We shouldn't disenfranchise people who can't or won't use the internet, particularly for jobs that don't requitr internet access.

Barbara said...

I also am a reference librarian in a public library. I have been ranting for several years that positions (i.e. school lunch lady, custodian, bus driver) that in no way require computer skills only take online applications. It is just a way to weed out older and poorer applicants. Heartbreaking.

Brett said...

Goodness, two comments from people I am not married to! Actually, I have had positive responses to this post in person as well.

Steerforth, thanks for looking in. I agree that it is mainly just more economical for companies to do away with paper applications and the workers who handle them. I have noticed a similar trend where companies no longer have call centers, only web-forms, for customer support.

Barbara, yes, it is a shame, and it is a problem for which public-access computing in libraries is not a solution. But perhaps it is you and I who need to rant in the right quarters about this. Could a case be made that it is a form of discrimination?

Barbara said...


My husband is an attorney and he to thinks that it is a case of discrimination and that a class-action suit could be in order (not his area of practice).

It is made even worse in libraries (mine for example) that don't allow internet access when patrons owe fines over a certain level (at my library the threshold is very low, $5.00). So, you don't have a computer at home, your card is blocked, you can't apply for jobs to pay your fines to get computer access. What a nightmare.

Barbara said...


In my library, your card had to be "in good standing" to use the computer lab, so if you owe us money, you can't apply for a job to make money to pay us back. However, our WI-FI is free, so if you have your own computer, you can surf to your heart's content.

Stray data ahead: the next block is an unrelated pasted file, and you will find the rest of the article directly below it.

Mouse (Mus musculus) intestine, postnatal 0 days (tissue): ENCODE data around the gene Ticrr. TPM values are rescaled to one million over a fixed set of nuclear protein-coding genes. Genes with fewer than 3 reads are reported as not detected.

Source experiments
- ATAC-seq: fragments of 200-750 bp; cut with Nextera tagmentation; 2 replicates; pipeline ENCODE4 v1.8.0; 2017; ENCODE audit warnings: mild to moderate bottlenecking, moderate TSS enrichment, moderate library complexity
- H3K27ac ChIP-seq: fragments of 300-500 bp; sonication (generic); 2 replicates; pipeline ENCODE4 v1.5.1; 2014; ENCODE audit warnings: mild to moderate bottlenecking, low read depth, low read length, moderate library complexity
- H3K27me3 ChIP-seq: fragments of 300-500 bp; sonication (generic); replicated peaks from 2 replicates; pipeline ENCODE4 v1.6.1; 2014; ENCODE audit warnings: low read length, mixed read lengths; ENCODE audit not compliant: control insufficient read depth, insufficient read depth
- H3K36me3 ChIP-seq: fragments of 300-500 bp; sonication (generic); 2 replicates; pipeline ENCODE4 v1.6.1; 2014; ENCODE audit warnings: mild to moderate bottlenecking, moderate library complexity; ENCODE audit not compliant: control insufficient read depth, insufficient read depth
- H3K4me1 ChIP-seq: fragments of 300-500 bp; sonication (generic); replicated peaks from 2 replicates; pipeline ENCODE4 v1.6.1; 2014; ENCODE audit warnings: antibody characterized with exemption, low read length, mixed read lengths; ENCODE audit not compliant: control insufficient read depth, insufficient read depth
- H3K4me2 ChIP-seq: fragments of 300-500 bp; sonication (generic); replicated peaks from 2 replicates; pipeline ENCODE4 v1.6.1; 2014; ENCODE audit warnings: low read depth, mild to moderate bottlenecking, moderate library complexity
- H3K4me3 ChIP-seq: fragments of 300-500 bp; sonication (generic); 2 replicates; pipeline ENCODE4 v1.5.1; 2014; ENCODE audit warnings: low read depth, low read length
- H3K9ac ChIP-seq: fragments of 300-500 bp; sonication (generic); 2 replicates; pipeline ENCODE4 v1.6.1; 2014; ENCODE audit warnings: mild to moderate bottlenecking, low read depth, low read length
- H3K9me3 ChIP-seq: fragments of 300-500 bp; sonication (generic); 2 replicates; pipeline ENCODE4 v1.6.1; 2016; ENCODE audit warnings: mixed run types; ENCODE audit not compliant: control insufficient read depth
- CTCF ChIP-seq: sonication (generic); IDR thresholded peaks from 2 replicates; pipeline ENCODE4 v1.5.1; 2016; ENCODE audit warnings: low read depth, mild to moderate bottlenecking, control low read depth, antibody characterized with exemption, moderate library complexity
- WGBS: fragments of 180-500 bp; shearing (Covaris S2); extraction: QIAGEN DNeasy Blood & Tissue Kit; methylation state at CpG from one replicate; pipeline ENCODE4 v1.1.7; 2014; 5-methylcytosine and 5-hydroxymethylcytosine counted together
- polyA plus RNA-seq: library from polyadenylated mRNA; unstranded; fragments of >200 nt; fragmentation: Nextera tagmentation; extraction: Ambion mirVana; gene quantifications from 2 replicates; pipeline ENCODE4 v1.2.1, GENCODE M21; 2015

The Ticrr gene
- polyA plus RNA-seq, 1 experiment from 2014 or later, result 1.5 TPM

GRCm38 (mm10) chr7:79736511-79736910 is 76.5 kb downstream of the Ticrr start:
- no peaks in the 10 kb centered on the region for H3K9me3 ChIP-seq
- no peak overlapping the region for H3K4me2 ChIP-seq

My husband, who is an attorney thinks that there is a class action law suit to companies for insisting on computer applications; however, it is not his field of law.

With the down-turn in the economy, and the general low-income, high minority, high immigrant population my libary serves, use of the computer lab is high and going higher. Add in that the state of Kansas is not sending paper tax forms this year, forcing people to file taxes online (I am sure it is a cost saving issue for a state with huge money issues). Most of our population would recieve refunds, but have no idea how to use a computer to be able to file taxes online. We offer classes, have lists of sites providing tax help, but it is not enough.

Brett said...

My library has a long-standing commitment to free public access computing, dating back to the early '90's, when we partnered with Tallahassee Freenet to offer free dial-up access, UNIX shell accounts and e-mail, before the World Wide Web.

There are incentives for getting a card: cardholders can have multiple sessions and a degree of choice as to which PC they want, but anyone can have one hour-long session per day with a guest pass. Printing is free. Often-ignored signs ask users to limit printing to ten pages.

We always remind people that cards are free and more convenient, but my observation is that, for a variety of reasons, roughly one-third of our public access PC users are unwilling or unable to get library cards.

Public access PC use has actually declined in recent years, as more people acquire wireless devices like laptops and netbooks. You wouldn't know it from working the reference desk, though.